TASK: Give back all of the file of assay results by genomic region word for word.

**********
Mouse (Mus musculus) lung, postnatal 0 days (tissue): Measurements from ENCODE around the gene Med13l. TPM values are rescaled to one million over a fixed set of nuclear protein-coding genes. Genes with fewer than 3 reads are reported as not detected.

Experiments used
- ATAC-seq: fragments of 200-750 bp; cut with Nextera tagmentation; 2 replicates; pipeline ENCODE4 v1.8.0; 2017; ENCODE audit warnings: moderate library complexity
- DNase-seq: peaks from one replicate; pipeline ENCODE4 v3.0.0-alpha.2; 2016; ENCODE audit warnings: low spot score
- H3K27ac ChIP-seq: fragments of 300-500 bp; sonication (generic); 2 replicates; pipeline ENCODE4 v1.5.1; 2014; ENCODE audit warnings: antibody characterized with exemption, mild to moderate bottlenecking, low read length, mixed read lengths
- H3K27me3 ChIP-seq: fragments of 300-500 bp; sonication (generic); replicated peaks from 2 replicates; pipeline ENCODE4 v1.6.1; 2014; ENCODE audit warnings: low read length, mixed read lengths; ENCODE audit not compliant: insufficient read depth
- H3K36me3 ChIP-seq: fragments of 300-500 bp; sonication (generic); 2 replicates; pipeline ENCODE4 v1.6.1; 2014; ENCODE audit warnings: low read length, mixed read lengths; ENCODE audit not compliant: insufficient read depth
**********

Mouse (Mus musculus) lung, postnatal 0 days (tissue): Measurements from ENCODE around the gene Med13l. TPM values are rescaled to one million over a fixed set of nuclear protein-coding genes. Genes with fewer than 3 reads are reported as not detected.

Experiments used
- ATAC-seq: fragments of 200-750 bp; cut with Nextera tagmentation; 2 replicates; pipeline ENCODE4 v1.8.0; 2017; ENCODE audit warnings: moderate library complexity
- DNase-seq: peaks from one replicate; pipeline ENCODE4 v3.0.0-alpha.2; 2016; ENCODE audit warnings: low spot score
- H3K27ac ChIP-seq: fragments of 300-500 bp; sonication (generic); 2 replicates; pipeline ENCODE4 v1.5.1; 2014; ENCODE audit warnings: antibody characterized with exemption, mild to moderate bottlenecking, low read length, mixed read lengths
- H3K27me3 ChIP-seq: fragments of 300-500 bp; sonication (generic); replicated peaks from 2 replicates; pipeline ENCODE4 v1.6.1; 2014; ENCODE audit warnings: low read length, mixed read lengths; ENCODE audit not compliant: insufficient read depth
- H3K36me3 ChIP-seq: fragments of 300-500 bp; sonication (generic); 2 replicates; pipeline ENCODE4 v1.6.1; 2014; ENCODE audit warnings: low read length, mixed read lengths; ENCODE audit not compliant: insufficient read depth